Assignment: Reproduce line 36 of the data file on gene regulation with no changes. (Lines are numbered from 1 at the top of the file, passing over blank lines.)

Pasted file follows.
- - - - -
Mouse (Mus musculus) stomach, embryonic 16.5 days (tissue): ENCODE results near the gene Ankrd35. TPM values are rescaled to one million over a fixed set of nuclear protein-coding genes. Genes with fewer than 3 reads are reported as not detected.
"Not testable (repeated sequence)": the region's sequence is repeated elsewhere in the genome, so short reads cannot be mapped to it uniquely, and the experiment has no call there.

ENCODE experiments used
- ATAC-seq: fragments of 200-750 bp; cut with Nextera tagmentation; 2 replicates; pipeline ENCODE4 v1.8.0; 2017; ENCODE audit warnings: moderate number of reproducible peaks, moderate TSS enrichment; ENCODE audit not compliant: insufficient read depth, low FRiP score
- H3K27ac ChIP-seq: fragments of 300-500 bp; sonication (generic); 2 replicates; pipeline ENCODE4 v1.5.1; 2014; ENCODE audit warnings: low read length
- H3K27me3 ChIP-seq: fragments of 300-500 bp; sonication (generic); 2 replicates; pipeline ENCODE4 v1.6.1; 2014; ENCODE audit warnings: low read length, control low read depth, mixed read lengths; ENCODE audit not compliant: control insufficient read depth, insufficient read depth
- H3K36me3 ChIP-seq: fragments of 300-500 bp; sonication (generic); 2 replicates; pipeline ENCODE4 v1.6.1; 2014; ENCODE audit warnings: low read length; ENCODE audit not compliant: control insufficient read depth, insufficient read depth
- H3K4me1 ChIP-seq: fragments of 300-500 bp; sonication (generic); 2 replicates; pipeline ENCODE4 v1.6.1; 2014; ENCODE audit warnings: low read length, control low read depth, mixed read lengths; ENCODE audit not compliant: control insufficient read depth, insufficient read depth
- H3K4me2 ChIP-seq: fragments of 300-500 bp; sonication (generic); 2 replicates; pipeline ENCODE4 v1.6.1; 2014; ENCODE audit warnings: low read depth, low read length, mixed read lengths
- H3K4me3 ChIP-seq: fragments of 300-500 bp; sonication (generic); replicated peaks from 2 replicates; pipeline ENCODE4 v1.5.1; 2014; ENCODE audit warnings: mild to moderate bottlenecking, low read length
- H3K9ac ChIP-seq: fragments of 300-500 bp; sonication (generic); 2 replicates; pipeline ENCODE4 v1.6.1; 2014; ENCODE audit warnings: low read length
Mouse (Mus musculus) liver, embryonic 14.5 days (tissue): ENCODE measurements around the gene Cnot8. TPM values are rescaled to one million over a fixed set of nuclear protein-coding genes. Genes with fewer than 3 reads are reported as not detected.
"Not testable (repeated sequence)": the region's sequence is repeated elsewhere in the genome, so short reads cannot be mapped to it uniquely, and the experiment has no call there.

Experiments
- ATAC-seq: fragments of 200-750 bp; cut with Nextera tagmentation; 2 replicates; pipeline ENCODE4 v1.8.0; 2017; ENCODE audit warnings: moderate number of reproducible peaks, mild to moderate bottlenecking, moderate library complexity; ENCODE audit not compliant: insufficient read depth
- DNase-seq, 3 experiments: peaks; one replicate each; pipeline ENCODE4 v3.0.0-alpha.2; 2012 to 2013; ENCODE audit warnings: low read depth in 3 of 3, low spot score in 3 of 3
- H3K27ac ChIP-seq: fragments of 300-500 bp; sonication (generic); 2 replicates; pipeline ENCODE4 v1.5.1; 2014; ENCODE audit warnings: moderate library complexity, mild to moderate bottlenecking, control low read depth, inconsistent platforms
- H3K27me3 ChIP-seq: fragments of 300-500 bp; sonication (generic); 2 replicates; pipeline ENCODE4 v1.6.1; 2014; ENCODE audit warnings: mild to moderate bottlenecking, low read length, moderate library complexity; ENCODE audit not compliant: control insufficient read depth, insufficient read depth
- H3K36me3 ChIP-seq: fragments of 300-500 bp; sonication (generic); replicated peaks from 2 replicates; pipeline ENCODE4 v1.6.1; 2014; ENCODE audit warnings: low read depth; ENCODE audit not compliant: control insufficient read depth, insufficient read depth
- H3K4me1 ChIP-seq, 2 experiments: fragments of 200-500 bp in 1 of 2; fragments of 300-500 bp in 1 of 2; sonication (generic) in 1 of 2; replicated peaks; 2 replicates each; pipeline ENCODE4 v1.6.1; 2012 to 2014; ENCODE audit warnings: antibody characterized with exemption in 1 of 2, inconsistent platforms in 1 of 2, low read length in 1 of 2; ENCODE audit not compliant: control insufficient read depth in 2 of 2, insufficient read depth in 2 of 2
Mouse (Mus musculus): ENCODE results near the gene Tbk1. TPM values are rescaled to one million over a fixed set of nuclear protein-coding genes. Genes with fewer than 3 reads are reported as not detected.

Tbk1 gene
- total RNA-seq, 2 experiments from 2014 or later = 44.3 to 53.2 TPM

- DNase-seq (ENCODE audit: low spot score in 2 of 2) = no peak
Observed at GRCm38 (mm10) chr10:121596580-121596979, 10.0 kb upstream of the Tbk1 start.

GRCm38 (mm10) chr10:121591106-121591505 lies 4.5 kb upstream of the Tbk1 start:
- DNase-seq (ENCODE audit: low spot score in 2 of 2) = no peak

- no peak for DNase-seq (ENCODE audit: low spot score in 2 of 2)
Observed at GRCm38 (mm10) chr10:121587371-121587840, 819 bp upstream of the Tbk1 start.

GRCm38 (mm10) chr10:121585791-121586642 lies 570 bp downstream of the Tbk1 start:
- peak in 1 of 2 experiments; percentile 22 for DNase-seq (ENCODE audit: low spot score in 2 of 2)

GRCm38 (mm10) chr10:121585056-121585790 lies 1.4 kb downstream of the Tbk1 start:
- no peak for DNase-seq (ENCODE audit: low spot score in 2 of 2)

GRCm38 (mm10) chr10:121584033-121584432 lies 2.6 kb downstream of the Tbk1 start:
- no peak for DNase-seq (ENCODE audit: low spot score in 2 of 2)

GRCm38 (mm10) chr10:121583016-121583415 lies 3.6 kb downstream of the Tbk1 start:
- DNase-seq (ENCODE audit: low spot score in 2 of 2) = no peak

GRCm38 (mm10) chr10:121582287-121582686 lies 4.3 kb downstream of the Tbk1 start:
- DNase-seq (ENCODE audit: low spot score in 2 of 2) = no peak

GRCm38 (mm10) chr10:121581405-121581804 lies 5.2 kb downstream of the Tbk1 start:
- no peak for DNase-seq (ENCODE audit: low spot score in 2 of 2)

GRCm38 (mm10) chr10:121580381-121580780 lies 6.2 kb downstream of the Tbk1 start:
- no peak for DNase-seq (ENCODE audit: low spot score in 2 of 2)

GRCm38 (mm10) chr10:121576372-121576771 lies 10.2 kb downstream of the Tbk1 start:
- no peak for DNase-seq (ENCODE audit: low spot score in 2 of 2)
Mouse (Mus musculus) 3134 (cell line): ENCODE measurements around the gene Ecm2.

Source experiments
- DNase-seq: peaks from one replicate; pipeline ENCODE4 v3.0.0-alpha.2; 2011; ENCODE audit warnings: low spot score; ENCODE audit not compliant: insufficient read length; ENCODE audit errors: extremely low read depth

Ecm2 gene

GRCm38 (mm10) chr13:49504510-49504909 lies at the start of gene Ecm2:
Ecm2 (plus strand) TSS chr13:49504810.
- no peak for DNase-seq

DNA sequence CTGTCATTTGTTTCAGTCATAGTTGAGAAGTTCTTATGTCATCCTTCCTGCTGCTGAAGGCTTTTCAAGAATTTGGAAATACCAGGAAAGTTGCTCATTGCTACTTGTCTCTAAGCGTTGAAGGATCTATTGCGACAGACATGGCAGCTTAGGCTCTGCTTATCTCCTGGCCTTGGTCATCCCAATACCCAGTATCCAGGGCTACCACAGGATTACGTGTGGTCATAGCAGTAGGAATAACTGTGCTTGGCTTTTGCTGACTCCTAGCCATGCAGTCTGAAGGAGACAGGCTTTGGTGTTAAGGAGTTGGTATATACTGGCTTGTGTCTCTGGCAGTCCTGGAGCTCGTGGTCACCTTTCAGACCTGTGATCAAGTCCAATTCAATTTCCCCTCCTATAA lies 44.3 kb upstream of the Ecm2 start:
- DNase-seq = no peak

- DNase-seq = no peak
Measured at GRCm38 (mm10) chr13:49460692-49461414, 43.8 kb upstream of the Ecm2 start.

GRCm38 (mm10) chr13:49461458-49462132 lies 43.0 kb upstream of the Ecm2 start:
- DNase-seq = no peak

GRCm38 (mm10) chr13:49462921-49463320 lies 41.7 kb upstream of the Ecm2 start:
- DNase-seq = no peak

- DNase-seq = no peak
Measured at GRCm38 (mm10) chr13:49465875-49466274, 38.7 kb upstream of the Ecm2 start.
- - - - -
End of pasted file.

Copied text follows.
GRCm38 (mm10) chr10:121583016-121583415 lies 3.6 kb downstream of the Tbk1 start: